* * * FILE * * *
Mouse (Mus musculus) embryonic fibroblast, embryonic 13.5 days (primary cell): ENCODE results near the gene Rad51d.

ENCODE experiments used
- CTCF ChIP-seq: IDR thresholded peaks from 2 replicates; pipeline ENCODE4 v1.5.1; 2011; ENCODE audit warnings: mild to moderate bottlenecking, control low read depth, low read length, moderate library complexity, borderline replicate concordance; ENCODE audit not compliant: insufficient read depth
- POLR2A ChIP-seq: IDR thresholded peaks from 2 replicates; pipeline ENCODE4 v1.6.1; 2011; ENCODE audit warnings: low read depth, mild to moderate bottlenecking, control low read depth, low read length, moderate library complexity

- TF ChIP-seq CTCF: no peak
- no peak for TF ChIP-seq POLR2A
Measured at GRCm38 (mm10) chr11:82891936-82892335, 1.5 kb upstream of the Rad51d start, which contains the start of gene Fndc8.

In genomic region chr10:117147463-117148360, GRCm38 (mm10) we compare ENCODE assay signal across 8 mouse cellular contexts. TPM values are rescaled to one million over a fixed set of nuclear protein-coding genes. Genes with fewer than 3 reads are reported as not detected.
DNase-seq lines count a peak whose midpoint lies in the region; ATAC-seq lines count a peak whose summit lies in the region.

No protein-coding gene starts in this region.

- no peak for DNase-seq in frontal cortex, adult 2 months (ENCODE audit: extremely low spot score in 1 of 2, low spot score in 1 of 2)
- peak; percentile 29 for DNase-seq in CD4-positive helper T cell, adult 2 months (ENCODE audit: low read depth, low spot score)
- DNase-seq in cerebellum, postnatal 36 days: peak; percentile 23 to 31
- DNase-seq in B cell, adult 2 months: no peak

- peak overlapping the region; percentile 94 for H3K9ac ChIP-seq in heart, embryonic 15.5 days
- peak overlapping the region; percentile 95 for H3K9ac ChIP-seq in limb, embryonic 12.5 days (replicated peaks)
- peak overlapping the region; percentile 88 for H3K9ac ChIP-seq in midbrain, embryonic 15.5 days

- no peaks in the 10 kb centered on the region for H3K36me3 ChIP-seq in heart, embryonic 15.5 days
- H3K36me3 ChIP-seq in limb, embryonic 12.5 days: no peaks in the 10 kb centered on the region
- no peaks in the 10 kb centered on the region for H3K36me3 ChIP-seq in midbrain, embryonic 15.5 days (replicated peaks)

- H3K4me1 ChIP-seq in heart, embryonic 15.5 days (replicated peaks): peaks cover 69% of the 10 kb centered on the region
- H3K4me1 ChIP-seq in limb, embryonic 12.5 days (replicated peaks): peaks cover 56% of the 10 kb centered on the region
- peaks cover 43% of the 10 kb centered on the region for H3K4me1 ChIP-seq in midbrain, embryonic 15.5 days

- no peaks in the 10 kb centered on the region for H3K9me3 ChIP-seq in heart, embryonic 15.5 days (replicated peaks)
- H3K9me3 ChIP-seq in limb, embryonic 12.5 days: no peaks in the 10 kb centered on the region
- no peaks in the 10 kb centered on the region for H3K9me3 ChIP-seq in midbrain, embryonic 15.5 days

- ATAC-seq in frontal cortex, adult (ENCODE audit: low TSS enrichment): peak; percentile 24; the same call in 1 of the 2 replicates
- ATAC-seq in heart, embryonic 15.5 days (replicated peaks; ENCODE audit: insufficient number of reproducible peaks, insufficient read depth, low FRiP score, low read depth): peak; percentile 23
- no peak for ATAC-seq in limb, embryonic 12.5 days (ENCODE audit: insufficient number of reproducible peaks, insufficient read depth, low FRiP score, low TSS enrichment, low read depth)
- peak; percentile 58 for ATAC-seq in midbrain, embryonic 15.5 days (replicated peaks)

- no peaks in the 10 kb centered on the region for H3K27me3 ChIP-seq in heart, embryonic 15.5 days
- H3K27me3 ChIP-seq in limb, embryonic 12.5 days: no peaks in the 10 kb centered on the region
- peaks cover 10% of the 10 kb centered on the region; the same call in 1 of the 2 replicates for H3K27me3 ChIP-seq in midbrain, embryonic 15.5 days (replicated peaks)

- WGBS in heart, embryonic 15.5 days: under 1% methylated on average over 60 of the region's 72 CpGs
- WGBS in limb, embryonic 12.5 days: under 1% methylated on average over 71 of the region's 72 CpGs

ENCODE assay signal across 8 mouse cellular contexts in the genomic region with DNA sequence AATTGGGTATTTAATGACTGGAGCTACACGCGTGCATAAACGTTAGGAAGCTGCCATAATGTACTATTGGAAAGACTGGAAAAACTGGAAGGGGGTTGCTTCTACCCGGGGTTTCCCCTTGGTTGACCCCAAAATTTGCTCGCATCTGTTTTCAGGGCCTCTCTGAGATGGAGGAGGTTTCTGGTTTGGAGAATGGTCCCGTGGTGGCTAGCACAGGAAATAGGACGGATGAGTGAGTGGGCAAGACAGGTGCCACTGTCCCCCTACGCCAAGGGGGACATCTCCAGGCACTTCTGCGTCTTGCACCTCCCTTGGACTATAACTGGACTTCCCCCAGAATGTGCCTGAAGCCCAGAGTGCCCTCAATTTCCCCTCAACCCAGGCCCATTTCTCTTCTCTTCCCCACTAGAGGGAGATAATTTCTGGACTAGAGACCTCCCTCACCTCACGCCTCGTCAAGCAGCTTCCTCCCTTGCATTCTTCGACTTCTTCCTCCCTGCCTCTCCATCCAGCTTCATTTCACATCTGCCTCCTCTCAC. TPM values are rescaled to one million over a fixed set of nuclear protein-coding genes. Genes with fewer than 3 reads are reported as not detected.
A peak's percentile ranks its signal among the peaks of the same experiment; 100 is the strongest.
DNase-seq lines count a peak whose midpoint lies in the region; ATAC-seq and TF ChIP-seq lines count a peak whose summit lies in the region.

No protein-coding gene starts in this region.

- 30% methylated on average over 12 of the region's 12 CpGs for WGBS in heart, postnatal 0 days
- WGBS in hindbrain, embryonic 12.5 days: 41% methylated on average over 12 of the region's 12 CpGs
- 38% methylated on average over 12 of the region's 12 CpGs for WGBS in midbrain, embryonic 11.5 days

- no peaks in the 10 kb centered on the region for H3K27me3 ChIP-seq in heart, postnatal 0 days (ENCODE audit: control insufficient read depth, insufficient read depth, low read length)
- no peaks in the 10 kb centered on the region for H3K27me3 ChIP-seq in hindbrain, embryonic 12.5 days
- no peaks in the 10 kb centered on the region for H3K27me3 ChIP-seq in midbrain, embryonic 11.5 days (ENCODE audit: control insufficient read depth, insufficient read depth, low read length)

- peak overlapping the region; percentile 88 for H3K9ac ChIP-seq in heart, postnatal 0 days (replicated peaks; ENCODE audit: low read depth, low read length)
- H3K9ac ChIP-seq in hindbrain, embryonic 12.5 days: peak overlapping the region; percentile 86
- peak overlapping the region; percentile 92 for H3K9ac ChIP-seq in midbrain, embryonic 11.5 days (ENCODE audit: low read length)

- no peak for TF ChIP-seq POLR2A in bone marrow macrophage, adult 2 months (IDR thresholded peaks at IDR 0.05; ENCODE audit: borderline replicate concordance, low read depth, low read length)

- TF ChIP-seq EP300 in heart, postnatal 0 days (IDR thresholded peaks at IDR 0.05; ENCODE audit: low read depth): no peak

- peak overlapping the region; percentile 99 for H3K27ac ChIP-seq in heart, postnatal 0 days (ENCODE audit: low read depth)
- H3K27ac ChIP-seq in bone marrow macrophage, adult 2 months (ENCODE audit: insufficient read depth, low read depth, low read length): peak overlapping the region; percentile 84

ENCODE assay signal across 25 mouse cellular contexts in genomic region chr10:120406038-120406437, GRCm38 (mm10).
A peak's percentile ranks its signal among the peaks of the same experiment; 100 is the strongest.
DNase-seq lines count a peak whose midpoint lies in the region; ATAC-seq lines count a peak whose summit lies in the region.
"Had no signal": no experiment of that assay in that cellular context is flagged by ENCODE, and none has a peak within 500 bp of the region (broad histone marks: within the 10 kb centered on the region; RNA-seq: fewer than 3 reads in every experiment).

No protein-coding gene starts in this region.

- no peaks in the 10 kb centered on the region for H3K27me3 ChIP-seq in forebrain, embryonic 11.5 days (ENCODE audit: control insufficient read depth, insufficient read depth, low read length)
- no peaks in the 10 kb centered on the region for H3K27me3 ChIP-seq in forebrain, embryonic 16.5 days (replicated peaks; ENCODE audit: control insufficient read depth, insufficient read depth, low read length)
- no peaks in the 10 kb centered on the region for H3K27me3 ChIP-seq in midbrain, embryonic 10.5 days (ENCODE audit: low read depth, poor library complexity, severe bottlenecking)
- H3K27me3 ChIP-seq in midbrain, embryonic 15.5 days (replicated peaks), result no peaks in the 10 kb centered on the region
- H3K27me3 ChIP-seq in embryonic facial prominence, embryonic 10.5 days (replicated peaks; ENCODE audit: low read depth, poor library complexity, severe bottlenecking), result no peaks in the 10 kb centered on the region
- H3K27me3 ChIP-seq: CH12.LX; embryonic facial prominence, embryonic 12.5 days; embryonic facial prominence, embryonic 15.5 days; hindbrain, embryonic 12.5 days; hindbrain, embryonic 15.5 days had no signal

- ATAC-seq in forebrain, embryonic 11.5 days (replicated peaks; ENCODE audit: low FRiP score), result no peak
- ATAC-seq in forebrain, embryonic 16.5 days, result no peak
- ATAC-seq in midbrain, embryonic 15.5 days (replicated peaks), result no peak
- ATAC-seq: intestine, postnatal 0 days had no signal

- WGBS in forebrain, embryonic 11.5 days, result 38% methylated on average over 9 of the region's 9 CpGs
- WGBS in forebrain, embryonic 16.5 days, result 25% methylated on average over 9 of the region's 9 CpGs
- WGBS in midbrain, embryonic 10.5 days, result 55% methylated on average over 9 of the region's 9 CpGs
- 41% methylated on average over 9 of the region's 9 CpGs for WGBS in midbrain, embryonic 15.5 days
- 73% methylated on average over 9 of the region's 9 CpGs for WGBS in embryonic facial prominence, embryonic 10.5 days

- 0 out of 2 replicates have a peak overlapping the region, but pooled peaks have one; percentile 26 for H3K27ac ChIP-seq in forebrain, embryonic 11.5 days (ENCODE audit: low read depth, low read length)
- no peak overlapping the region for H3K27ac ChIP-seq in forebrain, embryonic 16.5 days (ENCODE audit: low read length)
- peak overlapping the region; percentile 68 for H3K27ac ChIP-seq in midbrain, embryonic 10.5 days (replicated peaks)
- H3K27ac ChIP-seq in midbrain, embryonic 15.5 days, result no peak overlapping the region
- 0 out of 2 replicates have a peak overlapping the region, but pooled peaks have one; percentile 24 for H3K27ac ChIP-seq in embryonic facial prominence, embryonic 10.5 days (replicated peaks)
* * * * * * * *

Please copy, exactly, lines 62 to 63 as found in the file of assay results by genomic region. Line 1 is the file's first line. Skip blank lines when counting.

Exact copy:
- H3K27me3 ChIP-seq in embryonic facial prominence, embryonic 10.5 days (replicated peaks; ENCODE audit: low read depth, poor library complexity, severe bottlenecking), result no peaks in the 10 kb centered on the region
- H3K27me3 ChIP-seq: CH12.LX; embryonic facial prominence, embryonic 12.5 days; embryonic facial prominence, embryonic 15.5 days; hindbrain, embryonic 12.5 days; hindbrain, embryonic 15.5 days had no signal